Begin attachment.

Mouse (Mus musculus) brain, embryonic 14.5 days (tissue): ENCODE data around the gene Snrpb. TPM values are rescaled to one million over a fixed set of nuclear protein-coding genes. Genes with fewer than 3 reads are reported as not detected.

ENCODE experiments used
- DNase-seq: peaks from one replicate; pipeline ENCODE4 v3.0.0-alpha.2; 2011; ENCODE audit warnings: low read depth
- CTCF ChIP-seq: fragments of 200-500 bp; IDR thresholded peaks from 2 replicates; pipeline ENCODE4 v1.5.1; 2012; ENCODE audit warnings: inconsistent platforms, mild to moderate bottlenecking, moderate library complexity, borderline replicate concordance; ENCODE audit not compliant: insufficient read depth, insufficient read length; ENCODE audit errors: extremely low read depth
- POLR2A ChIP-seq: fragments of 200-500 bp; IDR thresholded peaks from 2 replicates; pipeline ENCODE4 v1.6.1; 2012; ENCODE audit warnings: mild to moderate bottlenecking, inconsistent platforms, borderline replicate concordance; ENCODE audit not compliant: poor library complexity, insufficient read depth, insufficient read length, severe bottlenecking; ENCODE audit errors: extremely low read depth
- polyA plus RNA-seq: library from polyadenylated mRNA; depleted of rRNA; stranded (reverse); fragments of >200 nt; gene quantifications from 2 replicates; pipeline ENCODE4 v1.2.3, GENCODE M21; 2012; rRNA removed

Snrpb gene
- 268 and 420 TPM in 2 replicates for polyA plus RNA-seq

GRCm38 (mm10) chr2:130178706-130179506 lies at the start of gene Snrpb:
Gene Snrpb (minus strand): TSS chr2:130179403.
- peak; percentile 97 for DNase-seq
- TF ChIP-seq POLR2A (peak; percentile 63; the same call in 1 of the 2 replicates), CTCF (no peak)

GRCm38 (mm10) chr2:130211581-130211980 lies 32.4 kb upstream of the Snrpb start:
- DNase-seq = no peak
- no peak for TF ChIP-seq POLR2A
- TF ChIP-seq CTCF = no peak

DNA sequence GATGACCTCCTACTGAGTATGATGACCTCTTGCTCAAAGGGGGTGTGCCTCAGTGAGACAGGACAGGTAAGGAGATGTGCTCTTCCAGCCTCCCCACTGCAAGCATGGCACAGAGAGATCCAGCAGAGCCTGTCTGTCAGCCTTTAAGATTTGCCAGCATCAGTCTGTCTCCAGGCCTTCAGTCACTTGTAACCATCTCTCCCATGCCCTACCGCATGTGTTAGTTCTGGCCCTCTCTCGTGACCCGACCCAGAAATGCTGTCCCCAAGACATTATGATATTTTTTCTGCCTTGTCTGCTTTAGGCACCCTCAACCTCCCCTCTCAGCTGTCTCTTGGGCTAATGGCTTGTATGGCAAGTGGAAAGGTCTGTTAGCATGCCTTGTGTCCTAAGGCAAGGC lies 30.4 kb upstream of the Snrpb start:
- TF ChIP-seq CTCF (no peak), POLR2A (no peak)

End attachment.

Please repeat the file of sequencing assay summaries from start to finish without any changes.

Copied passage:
Mouse (Mus musculus) brain, embryonic 14.5 days (tissue): ENCODE data around the gene Snrpb. TPM values are rescaled to one million over a fixed set of nuclear protein-coding genes. Genes with fewer than 3 reads are reported as not detected.

ENCODE experiments used
- DNase-seq: peaks from one replicate; pipeline ENCODE4 v3.0.0-alpha.2; 2011; ENCODE audit warnings: low read depth
- CTCF ChIP-seq: fragments of 200-500 bp; IDR thresholded peaks from 2 replicates; pipeline ENCODE4 v1.5.1; 2012; ENCODE audit warnings: inconsistent platforms, mild to moderate bottlenecking, moderate library complexity, borderline replicate concordance; ENCODE audit not compliant: insufficient read depth, insufficient read length; ENCODE audit errors: extremely low read depth
- POLR2A ChIP-seq: fragments of 200-500 bp; IDR thresholded peaks from 2 replicates; pipeline ENCODE4 v1.6.1; 2012; ENCODE audit warnings: mild to moderate bottlenecking, inconsistent platforms, borderline replicate concordance; ENCODE audit not compliant: poor library complexity, insufficient read depth, insufficient read length, severe bottlenecking; ENCODE audit errors: extremely low read depth
- polyA plus RNA-seq: library from polyadenylated mRNA; depleted of rRNA; stranded (reverse); fragments of >200 nt; gene quantifications from 2 replicates; pipeline ENCODE4 v1.2.3, GENCODE M21; 2012; rRNA removed

Snrpb gene
- 268 and 420 TPM in 2 replicates for polyA plus RNA-seq

GRCm38 (mm10) chr2:130178706-130179506 lies at the start of gene Snrpb:
Gene Snrpb (minus strand): TSS chr2:130179403.
- peak; percentile 97 for DNase-seq
- TF ChIP-seq POLR2A (peak; percentile 63; the same call in 1 of the 2 replicates), CTCF (no peak)

GRCm38 (mm10) chr2:130211581-130211980 lies 32.4 kb upstream of the Snrpb start:
- DNase-seq = no peak
- no peak for TF ChIP-seq POLR2A
- TF ChIP-seq CTCF = no peak

DNA sequence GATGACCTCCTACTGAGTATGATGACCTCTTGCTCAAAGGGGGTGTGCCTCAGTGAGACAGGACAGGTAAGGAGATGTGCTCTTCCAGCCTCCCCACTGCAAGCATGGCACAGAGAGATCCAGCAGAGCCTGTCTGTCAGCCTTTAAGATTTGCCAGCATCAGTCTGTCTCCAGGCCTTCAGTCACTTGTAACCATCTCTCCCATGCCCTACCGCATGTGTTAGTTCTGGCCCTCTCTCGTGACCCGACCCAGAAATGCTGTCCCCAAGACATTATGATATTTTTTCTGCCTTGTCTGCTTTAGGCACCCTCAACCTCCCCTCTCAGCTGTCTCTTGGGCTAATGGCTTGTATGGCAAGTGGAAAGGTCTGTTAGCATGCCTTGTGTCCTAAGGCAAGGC lies 30.4 kb upstream of the Snrpb start:
- TF ChIP-seq CTCF (no peak), POLR2A (no peak)